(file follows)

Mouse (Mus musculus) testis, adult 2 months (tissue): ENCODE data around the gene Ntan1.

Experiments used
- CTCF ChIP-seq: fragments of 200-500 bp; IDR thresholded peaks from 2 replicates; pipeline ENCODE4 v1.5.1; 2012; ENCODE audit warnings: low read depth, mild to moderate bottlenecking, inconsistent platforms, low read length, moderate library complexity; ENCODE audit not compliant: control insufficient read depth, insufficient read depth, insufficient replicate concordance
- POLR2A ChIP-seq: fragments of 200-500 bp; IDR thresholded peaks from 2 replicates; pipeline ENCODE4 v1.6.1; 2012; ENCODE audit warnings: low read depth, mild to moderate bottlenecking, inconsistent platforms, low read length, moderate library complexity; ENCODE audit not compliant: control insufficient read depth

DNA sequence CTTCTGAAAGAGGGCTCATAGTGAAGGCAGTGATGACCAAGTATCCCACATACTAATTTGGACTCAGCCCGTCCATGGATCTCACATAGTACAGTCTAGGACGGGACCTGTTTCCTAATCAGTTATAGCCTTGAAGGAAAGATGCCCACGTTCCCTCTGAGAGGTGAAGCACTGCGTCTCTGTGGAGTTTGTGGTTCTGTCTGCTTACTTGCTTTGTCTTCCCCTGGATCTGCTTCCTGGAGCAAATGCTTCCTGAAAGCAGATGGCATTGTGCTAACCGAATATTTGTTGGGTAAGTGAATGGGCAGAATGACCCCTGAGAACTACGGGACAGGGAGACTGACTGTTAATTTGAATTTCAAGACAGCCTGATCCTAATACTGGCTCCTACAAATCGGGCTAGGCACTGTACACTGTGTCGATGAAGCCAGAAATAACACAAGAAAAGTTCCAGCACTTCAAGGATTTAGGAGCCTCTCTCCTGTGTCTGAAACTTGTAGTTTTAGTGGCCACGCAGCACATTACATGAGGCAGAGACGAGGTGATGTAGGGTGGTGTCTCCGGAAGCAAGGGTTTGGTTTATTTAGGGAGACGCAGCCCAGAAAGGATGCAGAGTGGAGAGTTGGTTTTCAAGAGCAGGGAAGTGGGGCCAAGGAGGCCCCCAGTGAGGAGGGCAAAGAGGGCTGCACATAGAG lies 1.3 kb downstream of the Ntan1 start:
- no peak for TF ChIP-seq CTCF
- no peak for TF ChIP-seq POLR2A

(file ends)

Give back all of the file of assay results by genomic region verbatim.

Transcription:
Mouse (Mus musculus) testis, adult 2 months (tissue): ENCODE data around the gene Ntan1.

Experiments used
- CTCF ChIP-seq: fragments of 200-500 bp; IDR thresholded peaks from 2 replicates; pipeline ENCODE4 v1.5.1; 2012; ENCODE audit warnings: low read depth, mild to moderate bottlenecking, inconsistent platforms, low read length, moderate library complexity; ENCODE audit not compliant: control insufficient read depth, insufficient read depth, insufficient replicate concordance
- POLR2A ChIP-seq: fragments of 200-500 bp; IDR thresholded peaks from 2 replicates; pipeline ENCODE4 v1.6.1; 2012; ENCODE audit warnings: low read depth, mild to moderate bottlenecking, inconsistent platforms, low read length, moderate library complexity; ENCODE audit not compliant: control insufficient read depth

DNA sequence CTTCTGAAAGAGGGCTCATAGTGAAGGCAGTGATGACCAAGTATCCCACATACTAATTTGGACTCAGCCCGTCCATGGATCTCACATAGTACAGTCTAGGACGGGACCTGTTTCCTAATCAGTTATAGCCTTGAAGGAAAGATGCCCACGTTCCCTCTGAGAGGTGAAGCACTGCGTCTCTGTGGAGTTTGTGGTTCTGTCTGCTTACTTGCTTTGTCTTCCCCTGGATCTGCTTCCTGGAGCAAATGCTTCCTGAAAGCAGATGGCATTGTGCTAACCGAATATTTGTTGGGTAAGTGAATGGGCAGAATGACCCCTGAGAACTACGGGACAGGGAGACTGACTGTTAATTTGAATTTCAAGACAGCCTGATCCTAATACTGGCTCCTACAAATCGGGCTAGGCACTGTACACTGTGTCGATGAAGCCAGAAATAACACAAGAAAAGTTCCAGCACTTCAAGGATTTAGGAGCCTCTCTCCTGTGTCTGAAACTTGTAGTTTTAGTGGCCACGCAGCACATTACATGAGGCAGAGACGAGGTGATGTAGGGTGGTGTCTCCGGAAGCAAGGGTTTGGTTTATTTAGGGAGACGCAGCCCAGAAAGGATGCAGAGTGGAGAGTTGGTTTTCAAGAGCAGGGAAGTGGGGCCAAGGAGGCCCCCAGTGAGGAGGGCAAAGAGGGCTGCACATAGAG lies 1.3 kb downstream of the Ntan1 start:
- no peak for TF ChIP-seq CTCF
- no peak for TF ChIP-seq POLR2A